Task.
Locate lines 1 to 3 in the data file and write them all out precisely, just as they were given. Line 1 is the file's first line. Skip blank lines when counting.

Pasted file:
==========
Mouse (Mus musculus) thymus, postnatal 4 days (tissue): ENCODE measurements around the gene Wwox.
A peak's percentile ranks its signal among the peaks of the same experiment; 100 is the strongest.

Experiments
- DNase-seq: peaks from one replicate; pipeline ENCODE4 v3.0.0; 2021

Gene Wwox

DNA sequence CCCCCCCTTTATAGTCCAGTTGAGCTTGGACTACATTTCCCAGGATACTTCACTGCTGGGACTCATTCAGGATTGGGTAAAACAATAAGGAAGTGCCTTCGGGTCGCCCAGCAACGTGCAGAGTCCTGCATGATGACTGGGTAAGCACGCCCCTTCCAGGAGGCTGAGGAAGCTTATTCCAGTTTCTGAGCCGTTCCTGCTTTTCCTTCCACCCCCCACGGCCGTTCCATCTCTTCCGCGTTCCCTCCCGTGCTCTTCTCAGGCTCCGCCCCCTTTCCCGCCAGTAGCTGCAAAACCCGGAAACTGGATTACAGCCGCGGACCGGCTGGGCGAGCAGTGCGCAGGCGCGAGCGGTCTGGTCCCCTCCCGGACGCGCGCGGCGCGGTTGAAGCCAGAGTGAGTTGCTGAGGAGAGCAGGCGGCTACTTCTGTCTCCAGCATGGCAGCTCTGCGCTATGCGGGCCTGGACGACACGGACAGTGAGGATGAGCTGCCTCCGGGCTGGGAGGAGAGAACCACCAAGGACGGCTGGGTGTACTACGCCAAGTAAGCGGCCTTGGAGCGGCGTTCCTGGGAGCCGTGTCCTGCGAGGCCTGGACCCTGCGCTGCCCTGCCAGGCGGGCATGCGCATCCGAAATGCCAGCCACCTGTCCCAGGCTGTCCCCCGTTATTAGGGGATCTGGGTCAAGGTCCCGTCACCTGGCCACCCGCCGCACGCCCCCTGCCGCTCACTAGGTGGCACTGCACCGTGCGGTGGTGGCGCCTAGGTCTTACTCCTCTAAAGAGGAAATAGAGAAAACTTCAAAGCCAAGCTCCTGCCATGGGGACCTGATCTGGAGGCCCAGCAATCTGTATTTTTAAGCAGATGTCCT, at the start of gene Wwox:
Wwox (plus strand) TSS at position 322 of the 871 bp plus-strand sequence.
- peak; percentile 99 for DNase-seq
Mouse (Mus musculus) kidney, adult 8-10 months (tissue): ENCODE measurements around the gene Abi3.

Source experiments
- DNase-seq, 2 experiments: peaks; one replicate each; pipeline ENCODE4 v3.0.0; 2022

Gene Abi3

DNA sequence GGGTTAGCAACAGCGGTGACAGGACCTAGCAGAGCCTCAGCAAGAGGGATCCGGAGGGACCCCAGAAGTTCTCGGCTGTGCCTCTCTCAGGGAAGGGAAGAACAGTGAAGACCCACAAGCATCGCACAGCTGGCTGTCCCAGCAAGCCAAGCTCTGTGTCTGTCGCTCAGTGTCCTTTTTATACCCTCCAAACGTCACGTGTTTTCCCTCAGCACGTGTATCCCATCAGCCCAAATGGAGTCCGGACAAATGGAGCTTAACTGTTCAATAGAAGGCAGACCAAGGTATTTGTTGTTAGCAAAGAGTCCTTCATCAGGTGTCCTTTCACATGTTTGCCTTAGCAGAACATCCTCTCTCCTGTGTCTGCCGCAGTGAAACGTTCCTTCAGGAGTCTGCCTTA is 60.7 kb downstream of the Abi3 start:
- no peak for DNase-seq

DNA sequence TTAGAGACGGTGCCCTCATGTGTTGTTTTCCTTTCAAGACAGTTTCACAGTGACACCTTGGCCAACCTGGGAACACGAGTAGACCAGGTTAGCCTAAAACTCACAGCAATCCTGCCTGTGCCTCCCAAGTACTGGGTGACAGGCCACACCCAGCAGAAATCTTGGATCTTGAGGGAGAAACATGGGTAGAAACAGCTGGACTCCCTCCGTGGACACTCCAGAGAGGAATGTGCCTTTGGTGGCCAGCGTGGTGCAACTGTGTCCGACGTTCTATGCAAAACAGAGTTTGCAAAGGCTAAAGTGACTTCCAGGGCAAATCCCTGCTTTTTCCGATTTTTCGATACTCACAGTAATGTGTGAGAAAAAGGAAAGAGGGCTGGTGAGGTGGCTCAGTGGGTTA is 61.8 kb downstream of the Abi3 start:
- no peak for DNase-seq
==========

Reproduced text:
Mouse (Mus musculus) thymus, postnatal 4 days (tissue): ENCODE measurements around the gene Wwox.
A peak's percentile ranks its signal among the peaks of the same experiment; 100 is the strongest.

Experiments